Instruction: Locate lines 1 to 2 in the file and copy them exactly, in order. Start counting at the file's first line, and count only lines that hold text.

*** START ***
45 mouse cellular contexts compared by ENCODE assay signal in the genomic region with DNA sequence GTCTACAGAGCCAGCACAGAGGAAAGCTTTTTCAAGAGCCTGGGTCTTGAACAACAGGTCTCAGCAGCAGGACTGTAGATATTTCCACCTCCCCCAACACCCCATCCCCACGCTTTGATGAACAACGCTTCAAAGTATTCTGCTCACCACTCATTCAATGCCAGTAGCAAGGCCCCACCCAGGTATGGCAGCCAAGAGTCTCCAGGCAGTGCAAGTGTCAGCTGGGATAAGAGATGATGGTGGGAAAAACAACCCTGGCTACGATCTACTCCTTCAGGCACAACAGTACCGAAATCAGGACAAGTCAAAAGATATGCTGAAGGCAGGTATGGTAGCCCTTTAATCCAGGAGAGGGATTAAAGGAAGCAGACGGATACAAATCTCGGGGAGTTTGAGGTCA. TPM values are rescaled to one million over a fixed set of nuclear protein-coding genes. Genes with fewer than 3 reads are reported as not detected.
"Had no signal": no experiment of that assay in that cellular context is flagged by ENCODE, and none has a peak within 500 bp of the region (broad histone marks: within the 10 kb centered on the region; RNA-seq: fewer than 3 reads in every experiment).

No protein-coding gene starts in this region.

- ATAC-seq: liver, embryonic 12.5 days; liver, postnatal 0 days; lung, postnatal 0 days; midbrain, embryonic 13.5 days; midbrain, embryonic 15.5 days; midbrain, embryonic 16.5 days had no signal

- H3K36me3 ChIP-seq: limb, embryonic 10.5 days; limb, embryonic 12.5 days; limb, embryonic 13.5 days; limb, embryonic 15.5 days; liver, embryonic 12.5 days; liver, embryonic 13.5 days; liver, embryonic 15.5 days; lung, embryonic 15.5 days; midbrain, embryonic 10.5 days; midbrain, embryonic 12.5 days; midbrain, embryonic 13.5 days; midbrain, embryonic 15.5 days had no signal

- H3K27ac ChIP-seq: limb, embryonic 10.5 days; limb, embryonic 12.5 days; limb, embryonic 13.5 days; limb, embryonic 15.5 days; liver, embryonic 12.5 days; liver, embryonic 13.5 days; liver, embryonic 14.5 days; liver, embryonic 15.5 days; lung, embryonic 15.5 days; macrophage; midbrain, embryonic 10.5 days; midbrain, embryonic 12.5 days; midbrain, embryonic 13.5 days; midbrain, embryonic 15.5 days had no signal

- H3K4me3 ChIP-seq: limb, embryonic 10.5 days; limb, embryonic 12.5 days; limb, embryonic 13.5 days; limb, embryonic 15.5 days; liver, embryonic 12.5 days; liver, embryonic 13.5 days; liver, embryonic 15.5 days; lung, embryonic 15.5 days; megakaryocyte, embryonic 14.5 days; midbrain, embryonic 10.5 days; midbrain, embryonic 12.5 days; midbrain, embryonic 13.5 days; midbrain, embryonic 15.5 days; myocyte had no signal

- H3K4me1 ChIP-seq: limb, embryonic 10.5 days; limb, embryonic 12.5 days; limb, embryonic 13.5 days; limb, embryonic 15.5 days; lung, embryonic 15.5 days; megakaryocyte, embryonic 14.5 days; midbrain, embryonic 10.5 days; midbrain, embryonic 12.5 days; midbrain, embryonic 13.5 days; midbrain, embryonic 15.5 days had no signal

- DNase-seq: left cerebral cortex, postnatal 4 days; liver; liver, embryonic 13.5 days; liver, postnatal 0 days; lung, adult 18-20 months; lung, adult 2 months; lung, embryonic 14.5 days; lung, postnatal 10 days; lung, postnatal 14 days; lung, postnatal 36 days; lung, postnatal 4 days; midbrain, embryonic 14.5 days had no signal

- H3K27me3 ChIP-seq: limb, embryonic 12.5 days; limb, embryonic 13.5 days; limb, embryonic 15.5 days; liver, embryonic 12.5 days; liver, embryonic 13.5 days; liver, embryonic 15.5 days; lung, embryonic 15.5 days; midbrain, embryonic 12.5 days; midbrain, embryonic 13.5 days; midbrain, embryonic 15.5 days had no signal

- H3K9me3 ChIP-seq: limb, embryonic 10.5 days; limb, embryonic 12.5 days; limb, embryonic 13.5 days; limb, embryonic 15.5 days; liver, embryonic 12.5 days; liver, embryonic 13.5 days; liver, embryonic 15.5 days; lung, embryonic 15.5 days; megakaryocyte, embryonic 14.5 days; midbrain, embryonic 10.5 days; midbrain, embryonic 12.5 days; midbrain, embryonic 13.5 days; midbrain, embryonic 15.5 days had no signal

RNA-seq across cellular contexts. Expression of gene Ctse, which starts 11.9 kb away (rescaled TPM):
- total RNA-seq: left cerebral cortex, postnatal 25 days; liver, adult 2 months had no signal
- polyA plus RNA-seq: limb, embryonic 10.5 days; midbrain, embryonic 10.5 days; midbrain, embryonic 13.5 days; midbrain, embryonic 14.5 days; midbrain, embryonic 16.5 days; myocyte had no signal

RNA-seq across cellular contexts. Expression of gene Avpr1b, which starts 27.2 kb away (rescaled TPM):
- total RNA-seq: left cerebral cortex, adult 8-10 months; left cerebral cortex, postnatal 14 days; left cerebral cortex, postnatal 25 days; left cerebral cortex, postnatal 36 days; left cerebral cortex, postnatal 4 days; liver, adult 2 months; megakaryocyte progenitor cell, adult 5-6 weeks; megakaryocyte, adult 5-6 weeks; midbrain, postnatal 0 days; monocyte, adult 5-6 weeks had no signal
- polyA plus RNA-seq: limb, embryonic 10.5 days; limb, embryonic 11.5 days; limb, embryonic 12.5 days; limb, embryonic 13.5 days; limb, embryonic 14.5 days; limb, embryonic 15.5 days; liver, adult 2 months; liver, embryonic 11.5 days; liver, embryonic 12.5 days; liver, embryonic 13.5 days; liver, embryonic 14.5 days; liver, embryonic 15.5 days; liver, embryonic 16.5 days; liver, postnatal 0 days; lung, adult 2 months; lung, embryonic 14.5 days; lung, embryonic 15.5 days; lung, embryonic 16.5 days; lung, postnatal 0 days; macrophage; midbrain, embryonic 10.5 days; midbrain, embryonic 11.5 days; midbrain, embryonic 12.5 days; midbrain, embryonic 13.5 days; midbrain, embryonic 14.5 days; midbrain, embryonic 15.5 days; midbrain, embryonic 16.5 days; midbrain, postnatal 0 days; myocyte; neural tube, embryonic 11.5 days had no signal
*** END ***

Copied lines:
45 mouse cellular contexts compared by ENCODE assay signal in the genomic region with DNA sequence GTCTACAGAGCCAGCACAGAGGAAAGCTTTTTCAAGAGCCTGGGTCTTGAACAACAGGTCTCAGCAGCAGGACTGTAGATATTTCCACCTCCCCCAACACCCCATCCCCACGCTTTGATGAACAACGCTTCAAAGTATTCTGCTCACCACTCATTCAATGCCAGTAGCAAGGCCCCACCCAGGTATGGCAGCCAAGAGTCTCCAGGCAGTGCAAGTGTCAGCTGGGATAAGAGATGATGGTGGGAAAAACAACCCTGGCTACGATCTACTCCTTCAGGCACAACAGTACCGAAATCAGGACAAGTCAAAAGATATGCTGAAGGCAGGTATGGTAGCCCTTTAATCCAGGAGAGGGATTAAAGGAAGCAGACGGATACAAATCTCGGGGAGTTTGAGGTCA. TPM values are rescaled to one million over a fixed set of nuclear protein-coding genes. Genes with fewer than 3 reads are reported as not detected.
"Had no signal": no experiment of that assay in that cellular context is flagged by ENCODE, and none has a peak within 500 bp of the region (broad histone marks: within the 10 kb centered on the region; RNA-seq: fewer than 3 reads in every experiment).